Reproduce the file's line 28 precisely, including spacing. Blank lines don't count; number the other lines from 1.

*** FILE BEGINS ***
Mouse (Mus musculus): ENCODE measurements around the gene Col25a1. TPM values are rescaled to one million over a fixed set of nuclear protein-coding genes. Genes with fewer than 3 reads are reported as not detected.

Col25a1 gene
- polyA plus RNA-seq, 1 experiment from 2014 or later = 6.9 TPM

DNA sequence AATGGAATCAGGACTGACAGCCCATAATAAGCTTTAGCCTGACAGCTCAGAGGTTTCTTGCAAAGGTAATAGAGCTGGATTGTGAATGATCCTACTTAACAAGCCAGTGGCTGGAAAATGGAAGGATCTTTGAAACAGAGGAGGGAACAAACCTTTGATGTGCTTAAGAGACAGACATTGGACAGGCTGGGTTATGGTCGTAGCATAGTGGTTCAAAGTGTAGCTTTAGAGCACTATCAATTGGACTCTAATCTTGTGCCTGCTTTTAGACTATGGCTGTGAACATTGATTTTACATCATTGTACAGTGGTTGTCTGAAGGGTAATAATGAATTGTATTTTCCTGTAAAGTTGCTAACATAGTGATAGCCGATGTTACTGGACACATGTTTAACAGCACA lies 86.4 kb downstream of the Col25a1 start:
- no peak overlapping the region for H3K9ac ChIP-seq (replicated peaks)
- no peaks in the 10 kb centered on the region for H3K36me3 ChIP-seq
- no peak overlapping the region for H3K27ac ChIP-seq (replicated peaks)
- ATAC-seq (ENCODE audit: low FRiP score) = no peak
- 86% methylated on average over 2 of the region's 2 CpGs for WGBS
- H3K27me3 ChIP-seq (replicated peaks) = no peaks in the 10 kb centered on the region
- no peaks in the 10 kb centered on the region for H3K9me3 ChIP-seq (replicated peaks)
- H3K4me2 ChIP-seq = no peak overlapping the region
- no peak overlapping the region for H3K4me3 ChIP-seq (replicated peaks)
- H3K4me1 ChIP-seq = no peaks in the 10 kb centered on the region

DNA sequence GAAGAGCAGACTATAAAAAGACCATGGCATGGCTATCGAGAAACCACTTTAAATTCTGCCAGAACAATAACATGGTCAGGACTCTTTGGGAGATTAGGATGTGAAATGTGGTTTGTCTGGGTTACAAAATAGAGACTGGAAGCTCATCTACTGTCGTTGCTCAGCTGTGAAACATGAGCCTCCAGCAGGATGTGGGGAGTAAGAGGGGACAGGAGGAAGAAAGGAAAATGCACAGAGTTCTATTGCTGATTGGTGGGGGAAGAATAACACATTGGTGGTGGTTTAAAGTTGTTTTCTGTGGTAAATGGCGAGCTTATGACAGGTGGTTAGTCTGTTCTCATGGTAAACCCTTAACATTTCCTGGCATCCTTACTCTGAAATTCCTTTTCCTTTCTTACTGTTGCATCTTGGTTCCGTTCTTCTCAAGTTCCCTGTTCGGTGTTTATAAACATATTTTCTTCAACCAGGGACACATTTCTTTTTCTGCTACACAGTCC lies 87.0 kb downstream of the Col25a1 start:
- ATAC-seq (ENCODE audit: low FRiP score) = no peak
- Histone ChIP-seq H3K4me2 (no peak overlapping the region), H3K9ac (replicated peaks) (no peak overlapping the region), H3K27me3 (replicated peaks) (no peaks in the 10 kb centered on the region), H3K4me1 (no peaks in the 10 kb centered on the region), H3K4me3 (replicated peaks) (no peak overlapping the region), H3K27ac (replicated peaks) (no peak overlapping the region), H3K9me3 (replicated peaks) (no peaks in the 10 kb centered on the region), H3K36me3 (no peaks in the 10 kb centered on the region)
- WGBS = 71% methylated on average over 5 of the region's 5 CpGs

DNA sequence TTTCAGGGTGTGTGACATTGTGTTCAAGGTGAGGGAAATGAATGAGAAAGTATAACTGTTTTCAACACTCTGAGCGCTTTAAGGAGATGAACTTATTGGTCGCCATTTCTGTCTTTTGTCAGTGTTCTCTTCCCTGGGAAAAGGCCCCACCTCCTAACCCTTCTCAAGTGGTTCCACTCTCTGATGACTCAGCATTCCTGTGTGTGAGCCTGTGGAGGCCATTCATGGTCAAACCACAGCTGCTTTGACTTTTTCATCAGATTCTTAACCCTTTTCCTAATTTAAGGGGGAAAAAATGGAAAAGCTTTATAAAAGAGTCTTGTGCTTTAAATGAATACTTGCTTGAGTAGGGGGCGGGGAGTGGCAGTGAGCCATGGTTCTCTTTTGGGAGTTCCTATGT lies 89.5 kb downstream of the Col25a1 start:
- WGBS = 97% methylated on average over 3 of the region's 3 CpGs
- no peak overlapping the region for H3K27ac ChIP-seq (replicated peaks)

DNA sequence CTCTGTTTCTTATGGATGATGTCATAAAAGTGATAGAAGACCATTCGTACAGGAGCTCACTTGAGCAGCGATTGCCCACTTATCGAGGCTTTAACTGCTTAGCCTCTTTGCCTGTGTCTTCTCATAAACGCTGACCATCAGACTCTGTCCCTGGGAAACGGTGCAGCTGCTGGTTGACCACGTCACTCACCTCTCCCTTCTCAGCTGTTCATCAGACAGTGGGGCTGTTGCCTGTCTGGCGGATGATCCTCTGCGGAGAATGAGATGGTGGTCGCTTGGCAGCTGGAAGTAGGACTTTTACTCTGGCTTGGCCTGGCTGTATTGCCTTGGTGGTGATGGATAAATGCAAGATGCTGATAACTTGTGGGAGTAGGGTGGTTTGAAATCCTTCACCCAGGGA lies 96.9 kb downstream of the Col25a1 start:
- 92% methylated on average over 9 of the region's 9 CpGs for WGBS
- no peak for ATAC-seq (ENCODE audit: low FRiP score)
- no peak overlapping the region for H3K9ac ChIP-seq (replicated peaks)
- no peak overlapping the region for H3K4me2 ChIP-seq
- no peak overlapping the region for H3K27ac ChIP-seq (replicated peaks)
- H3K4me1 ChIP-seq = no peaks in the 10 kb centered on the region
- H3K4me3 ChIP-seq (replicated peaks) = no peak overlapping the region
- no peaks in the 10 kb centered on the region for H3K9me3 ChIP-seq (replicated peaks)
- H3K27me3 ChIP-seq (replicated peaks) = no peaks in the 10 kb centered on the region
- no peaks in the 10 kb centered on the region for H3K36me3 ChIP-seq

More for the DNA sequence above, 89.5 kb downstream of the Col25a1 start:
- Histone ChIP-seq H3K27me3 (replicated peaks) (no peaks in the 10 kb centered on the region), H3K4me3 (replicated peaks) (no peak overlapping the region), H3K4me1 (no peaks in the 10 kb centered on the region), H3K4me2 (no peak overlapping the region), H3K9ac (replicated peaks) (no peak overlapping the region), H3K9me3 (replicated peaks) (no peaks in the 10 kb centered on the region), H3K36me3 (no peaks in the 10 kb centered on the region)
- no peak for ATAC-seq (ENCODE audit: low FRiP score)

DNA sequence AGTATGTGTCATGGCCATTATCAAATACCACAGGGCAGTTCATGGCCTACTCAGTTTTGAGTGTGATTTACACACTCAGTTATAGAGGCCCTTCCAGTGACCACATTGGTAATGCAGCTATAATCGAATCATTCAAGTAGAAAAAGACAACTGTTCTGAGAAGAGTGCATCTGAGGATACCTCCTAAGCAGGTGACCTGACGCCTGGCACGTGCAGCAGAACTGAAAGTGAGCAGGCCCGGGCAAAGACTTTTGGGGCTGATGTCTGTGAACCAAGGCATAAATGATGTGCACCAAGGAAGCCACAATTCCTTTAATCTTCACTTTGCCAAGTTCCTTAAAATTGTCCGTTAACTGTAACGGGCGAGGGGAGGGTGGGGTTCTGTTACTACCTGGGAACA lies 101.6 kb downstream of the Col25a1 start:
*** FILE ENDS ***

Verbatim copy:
- H3K4me1 ChIP-seq = no peaks in the 10 kb centered on the region